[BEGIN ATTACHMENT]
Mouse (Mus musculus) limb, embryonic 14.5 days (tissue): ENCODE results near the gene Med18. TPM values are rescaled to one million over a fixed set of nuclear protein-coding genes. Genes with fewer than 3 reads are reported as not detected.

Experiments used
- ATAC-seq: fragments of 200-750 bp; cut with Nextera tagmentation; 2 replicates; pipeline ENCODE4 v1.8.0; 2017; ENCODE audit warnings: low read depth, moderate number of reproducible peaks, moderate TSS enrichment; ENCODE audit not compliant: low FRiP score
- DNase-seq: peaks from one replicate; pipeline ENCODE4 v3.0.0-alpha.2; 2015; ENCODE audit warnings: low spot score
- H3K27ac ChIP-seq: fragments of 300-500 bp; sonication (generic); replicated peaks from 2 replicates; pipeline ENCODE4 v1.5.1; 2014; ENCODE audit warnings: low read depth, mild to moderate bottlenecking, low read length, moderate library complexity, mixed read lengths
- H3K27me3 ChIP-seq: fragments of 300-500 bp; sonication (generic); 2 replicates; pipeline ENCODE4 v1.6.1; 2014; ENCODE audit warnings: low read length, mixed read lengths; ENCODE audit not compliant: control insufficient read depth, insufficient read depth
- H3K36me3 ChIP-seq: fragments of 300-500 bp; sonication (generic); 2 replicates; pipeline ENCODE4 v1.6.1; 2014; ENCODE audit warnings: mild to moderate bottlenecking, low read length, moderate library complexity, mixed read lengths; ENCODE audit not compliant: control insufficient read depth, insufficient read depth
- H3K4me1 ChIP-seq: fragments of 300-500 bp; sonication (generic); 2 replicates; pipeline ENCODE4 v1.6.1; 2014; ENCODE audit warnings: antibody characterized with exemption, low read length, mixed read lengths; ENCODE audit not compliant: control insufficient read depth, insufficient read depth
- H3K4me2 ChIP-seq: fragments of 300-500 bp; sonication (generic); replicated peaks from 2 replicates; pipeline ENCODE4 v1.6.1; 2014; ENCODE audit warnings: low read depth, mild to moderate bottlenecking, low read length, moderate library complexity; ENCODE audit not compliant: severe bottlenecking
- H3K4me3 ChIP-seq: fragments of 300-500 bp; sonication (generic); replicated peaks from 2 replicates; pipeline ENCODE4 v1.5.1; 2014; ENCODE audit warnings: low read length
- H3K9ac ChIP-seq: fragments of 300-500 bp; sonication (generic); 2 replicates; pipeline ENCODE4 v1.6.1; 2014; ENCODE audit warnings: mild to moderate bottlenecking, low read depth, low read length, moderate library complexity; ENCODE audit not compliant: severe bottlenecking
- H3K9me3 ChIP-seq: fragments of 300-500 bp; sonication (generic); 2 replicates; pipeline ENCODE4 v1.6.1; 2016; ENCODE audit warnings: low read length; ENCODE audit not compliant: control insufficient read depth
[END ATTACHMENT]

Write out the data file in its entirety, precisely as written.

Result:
Mouse (Mus musculus) limb, embryonic 14.5 days (tissue): ENCODE results near the gene Med18. TPM values are rescaled to one million over a fixed set of nuclear protein-coding genes. Genes with fewer than 3 reads are reported as not detected.

Experiments used
- ATAC-seq: fragments of 200-750 bp; cut with Nextera tagmentation; 2 replicates; pipeline ENCODE4 v1.8.0; 2017; ENCODE audit warnings: low read depth, moderate number of reproducible peaks, moderate TSS enrichment; ENCODE audit not compliant: low FRiP score
- DNase-seq: peaks from one replicate; pipeline ENCODE4 v3.0.0-alpha.2; 2015; ENCODE audit warnings: low spot score
- H3K27ac ChIP-seq: fragments of 300-500 bp; sonication (generic); replicated peaks from 2 replicates; pipeline ENCODE4 v1.5.1; 2014; ENCODE audit warnings: low read depth, mild to moderate bottlenecking, low read length, moderate library complexity, mixed read lengths
- H3K27me3 ChIP-seq: fragments of 300-500 bp; sonication (generic); 2 replicates; pipeline ENCODE4 v1.6.1; 2014; ENCODE audit warnings: low read length, mixed read lengths; ENCODE audit not compliant: control insufficient read depth, insufficient read depth
- H3K36me3 ChIP-seq: fragments of 300-500 bp; sonication (generic); 2 replicates; pipeline ENCODE4 v1.6.1; 2014; ENCODE audit warnings: mild to moderate bottlenecking, low read length, moderate library complexity, mixed read lengths; ENCODE audit not compliant: control insufficient read depth, insufficient read depth
- H3K4me1 ChIP-seq: fragments of 300-500 bp; sonication (generic); 2 replicates; pipeline ENCODE4 v1.6.1; 2014; ENCODE audit warnings: antibody characterized with exemption, low read length, mixed read lengths; ENCODE audit not compliant: control insufficient read depth, insufficient read depth
- H3K4me2 ChIP-seq: fragments of 300-500 bp; sonication (generic); replicated peaks from 2 replicates; pipeline ENCODE4 v1.6.1; 2014; ENCODE audit warnings: low read depth, mild to moderate bottlenecking, low read length, moderate library complexity; ENCODE audit not compliant: severe bottlenecking
- H3K4me3 ChIP-seq: fragments of 300-500 bp; sonication (generic); replicated peaks from 2 replicates; pipeline ENCODE4 v1.5.1; 2014; ENCODE audit warnings: low read length
- H3K9ac ChIP-seq: fragments of 300-500 bp; sonication (generic); 2 replicates; pipeline ENCODE4 v1.6.1; 2014; ENCODE audit warnings: mild to moderate bottlenecking, low read depth, low read length, moderate library complexity; ENCODE audit not compliant: severe bottlenecking
- H3K9me3 ChIP-seq: fragments of 300-500 bp; sonication (generic); 2 replicates; pipeline ENCODE4 v1.6.1; 2016; ENCODE audit warnings: low read length; ENCODE audit not compliant: control insufficient read depth